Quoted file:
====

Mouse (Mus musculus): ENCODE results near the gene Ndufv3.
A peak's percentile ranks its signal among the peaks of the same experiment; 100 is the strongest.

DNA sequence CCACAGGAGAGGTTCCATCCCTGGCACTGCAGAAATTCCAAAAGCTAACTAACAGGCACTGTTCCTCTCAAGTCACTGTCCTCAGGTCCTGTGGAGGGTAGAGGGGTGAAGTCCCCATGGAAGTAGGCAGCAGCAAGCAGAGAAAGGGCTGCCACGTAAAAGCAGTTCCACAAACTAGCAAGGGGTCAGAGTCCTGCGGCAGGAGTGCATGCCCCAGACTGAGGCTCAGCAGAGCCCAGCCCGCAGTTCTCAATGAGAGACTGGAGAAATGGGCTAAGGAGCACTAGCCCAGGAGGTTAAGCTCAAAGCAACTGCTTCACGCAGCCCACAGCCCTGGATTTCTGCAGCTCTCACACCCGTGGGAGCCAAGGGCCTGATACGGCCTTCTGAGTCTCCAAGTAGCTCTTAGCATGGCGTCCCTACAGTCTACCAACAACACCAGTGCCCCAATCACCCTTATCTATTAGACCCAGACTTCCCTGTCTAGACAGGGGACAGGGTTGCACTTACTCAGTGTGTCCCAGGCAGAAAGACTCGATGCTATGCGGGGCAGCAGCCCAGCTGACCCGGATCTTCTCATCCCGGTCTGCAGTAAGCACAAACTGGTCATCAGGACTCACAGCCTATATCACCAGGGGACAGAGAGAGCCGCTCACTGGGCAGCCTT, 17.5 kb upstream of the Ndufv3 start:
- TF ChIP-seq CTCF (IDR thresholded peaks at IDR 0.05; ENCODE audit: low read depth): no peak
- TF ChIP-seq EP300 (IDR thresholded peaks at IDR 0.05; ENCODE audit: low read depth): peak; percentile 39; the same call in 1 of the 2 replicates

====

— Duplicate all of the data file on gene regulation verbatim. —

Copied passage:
Mouse (Mus musculus): ENCODE results near the gene Ndufv3.
A peak's percentile ranks its signal among the peaks of the same experiment; 100 is the strongest.

DNA sequence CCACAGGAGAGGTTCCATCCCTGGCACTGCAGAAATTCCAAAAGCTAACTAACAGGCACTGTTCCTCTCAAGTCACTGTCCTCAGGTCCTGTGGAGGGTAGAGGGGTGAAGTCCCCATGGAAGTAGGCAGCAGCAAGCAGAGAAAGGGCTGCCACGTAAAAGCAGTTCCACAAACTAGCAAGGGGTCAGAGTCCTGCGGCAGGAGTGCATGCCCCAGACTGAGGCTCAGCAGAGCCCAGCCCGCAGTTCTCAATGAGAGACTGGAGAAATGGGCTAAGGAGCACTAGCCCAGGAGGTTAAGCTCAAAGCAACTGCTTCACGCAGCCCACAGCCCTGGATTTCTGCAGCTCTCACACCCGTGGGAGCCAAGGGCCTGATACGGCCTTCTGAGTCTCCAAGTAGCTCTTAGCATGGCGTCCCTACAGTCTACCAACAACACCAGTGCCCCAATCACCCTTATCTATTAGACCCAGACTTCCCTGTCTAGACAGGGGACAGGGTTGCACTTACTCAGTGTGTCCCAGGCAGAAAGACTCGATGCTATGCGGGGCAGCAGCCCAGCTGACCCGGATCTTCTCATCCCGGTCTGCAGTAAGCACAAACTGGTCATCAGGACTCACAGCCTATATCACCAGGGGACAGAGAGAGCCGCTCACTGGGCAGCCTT, 17.5 kb upstream of the Ndufv3 start:
- TF ChIP-seq CTCF (IDR thresholded peaks at IDR 0.05; ENCODE audit: low read depth): no peak
- TF ChIP-seq EP300 (IDR thresholded peaks at IDR 0.05; ENCODE audit: low read depth): peak; percentile 39; the same call in 1 of the 2 replicates